The Land Rover colour palette now offers myriad options, including the truly bespoke
Aside from practical considerations, the choice of colour is influenced by all manner of factors: the personality of the purchaser; the vagaries of fashion; and the customer’s cultural background.
In South America, for example, red is the colour of success, in Europe it is more likely to signify love, while in China it signifies luck. Staying with China, yellow is considered the colour of royalty, whereas in many Western countries, it signifies fun and happiness.
Then there are colours that have always had a special significance. A good example is blue, which has had significant importance throughout the ages – dating back to 4,500BC in Mesopotamia. These days, deeper blue shades are linked to royalty and premium brands.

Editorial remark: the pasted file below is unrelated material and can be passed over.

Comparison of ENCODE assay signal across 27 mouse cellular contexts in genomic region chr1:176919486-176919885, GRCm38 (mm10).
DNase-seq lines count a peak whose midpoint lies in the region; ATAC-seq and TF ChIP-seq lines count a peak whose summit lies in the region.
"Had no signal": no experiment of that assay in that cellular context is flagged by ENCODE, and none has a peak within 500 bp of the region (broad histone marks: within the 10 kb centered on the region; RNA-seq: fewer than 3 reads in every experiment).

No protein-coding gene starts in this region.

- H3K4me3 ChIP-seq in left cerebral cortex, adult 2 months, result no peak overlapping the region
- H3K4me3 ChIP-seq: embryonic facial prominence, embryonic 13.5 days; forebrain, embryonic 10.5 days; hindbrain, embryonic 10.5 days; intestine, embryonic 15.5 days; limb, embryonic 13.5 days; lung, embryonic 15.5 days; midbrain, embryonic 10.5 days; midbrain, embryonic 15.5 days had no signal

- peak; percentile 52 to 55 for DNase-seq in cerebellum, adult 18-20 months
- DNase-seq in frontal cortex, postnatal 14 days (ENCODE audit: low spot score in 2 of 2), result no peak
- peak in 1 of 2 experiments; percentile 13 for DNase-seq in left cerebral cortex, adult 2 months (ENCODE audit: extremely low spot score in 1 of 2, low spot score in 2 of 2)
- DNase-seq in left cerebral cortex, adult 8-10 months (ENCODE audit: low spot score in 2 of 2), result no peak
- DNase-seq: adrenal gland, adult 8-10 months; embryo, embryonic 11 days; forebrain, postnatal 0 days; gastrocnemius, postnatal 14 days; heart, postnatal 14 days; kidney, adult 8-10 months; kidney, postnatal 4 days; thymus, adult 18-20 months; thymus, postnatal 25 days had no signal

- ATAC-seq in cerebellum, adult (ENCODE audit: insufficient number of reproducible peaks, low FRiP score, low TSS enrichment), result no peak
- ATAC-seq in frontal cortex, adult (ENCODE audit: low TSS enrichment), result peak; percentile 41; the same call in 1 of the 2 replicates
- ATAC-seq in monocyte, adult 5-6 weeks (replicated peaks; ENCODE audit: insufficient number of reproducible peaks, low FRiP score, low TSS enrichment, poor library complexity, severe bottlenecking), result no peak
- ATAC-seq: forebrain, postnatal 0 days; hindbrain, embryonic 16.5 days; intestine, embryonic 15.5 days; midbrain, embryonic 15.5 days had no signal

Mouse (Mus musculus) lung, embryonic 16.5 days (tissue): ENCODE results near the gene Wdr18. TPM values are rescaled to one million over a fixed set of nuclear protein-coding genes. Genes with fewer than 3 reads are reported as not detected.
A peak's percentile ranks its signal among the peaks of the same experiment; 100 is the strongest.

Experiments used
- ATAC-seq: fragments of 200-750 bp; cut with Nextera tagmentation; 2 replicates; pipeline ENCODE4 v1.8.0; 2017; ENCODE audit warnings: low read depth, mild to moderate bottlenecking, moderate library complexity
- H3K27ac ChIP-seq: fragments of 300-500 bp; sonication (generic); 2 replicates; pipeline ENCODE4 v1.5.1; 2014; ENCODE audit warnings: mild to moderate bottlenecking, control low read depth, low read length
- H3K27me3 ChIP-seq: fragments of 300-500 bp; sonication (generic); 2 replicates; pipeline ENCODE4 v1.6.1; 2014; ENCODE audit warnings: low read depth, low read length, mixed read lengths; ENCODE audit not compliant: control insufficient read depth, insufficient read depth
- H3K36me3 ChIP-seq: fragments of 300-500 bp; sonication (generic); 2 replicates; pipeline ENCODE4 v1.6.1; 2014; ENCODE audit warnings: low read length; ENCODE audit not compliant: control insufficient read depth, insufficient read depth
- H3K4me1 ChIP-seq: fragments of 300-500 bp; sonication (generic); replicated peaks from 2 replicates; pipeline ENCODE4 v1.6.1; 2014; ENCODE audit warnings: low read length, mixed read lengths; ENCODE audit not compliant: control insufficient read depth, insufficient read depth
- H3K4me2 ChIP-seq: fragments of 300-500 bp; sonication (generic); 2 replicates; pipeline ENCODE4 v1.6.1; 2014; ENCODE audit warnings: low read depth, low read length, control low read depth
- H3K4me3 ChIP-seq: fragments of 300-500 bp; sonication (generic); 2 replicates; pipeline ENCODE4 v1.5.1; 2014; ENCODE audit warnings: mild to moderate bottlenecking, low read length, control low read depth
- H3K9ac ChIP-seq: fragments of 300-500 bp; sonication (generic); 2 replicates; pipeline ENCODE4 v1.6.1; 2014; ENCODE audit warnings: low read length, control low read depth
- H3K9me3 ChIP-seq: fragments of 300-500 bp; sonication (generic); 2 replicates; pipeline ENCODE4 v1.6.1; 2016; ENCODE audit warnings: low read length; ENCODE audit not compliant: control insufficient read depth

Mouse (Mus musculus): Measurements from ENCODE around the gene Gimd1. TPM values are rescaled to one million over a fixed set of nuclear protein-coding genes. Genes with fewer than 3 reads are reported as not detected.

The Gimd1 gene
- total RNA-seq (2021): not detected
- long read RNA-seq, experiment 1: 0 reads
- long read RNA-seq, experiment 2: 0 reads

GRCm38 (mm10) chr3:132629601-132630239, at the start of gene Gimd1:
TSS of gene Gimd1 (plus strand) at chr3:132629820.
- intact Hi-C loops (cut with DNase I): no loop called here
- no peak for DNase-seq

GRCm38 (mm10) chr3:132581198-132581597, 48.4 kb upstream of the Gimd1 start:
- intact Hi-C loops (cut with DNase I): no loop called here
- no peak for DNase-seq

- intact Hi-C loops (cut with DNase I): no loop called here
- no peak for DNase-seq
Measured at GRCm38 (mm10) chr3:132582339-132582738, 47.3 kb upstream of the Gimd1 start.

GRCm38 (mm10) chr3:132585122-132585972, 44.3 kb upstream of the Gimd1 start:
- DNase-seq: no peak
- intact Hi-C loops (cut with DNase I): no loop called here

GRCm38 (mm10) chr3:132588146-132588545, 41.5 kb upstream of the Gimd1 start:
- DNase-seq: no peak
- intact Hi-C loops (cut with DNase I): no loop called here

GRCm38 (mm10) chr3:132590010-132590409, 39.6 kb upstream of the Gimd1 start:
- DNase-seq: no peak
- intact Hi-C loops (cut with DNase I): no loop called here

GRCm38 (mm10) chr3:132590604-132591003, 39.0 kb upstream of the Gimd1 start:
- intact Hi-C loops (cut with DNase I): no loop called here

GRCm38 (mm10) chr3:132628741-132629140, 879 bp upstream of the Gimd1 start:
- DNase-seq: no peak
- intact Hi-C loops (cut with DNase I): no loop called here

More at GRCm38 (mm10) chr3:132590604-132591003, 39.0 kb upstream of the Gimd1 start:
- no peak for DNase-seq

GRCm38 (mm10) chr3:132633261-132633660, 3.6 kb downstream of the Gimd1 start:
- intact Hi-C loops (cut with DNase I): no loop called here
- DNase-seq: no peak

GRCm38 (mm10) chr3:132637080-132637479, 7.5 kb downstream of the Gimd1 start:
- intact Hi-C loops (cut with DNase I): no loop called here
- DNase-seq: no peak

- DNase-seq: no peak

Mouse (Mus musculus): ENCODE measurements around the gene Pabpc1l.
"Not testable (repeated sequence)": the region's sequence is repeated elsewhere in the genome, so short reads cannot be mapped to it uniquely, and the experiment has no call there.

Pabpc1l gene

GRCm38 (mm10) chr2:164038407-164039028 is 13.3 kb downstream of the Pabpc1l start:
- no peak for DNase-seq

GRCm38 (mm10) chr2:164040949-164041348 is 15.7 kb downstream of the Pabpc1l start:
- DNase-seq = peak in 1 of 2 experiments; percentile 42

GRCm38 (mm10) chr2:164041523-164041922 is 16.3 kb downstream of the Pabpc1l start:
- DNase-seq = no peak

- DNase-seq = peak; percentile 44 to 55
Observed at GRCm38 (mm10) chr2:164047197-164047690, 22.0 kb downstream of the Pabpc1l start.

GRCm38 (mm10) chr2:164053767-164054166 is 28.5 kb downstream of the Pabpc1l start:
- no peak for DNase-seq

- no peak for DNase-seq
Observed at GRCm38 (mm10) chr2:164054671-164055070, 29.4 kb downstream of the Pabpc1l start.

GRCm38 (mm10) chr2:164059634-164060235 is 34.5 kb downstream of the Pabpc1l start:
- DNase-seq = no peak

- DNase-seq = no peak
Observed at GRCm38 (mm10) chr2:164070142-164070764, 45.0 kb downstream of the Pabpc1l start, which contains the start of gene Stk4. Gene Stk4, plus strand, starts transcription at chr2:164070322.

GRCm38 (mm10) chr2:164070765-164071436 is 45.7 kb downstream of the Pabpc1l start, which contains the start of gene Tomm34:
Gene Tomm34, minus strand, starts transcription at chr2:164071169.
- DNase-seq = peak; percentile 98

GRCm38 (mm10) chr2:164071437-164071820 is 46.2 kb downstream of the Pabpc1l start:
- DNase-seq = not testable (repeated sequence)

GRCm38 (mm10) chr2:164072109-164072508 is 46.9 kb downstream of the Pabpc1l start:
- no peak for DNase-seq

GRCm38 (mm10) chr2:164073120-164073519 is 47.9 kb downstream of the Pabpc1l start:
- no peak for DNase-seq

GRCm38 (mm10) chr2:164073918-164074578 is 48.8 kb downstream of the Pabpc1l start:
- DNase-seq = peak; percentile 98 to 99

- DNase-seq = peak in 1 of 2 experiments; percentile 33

"Inspiration can come from anywhere – a bottle top, watch or building can provide the spark to start developing new colours"
Land Rover’s colour palette has changed dramatically in the years since that first vehicle was launched. The legendary Huey (so-called because of its HUE 166 number plate) was painted the kind of green that pointed to its military inspiration. Since then, Land Rover vehicles have appeared in a huge number of colours and the current palette ranges across the spectrum, in both metallic and non-metallic finishes.
“Land Rover has traditionally named its colours geographically, after places, regions, towns and bodies of water. Blues are named after oceans or rivers, oranges and yellows after deserts. One of the latest is Corris Grey, named after a slate-mining area in Wales,” says Mel.
LAND ROVER CELEBRATES ITS ALL-TERRAIN CAPABILITY BY NAMING ITS UNIQUE COLOURS AFTER SOME OF THE WORLD'S
MOST BREATHTAKING LANDSCAPES